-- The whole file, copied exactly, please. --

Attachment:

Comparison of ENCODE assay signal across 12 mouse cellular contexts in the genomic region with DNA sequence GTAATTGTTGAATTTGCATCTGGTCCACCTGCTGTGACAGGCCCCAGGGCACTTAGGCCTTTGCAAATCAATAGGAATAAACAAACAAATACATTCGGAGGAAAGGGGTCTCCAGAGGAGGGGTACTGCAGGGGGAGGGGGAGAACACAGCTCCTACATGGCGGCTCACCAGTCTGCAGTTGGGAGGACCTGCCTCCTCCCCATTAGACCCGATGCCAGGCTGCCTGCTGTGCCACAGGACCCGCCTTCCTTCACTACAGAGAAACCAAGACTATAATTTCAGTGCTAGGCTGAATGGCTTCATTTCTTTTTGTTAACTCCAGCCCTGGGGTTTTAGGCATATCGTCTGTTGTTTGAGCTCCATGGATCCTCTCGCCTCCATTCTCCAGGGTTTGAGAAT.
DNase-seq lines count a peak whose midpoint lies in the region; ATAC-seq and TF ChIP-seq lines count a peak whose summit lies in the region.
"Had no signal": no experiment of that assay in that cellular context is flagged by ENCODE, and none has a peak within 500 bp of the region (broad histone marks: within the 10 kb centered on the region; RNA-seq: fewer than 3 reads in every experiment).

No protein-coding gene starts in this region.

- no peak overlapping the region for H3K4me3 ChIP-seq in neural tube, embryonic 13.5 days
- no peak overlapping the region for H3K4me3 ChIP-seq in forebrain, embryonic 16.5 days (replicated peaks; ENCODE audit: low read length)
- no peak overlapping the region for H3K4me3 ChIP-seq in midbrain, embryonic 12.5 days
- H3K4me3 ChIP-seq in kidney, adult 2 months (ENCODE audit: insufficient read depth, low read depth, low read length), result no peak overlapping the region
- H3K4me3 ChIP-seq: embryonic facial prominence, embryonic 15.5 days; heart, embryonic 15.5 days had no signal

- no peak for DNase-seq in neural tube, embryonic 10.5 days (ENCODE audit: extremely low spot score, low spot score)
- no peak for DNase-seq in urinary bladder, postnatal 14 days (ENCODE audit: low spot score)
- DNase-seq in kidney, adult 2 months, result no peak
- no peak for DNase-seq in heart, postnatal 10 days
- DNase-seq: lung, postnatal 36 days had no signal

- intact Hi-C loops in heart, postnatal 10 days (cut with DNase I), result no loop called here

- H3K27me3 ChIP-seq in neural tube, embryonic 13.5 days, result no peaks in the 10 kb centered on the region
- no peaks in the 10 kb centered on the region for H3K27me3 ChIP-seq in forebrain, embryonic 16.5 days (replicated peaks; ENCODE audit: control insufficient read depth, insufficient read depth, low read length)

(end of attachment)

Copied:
Comparison of ENCODE assay signal across 12 mouse cellular contexts in the genomic region with DNA sequence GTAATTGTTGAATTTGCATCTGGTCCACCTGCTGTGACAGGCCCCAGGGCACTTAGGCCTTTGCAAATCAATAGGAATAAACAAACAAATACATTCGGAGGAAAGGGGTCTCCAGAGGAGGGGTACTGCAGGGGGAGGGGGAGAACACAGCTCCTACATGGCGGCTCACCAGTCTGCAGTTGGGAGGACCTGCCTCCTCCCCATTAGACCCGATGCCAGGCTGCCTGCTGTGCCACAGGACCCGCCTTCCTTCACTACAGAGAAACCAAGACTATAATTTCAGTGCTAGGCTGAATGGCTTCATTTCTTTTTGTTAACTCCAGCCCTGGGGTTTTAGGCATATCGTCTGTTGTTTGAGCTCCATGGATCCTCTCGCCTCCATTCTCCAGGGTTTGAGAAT.
DNase-seq lines count a peak whose midpoint lies in the region; ATAC-seq and TF ChIP-seq lines count a peak whose summit lies in the region.
"Had no signal": no experiment of that assay in that cellular context is flagged by ENCODE, and none has a peak within 500 bp of the region (broad histone marks: within the 10 kb centered on the region; RNA-seq: fewer than 3 reads in every experiment).

No protein-coding gene starts in this region.

- no peak overlapping the region for H3K4me3 ChIP-seq in neural tube, embryonic 13.5 days
- no peak overlapping the region for H3K4me3 ChIP-seq in forebrain, embryonic 16.5 days (replicated peaks; ENCODE audit: low read length)
- no peak overlapping the region for H3K4me3 ChIP-seq in midbrain, embryonic 12.5 days
- H3K4me3 ChIP-seq in kidney, adult 2 months (ENCODE audit: insufficient read depth, low read depth, low read length), result no peak overlapping the region
- H3K4me3 ChIP-seq: embryonic facial prominence, embryonic 15.5 days; heart, embryonic 15.5 days had no signal

- no peak for DNase-seq in neural tube, embryonic 10.5 days (ENCODE audit: extremely low spot score, low spot score)
- no peak for DNase-seq in urinary bladder, postnatal 14 days (ENCODE audit: low spot score)
- DNase-seq in kidney, adult 2 months, result no peak
- no peak for DNase-seq in heart, postnatal 10 days
- DNase-seq: lung, postnatal 36 days had no signal

- intact Hi-C loops in heart, postnatal 10 days (cut with DNase I), result no loop called here

- H3K27me3 ChIP-seq in neural tube, embryonic 13.5 days, result no peaks in the 10 kb centered on the region
- no peaks in the 10 kb centered on the region for H3K27me3 ChIP-seq in forebrain, embryonic 16.5 days (replicated peaks; ENCODE audit: control insufficient read depth, insufficient read depth, low read length)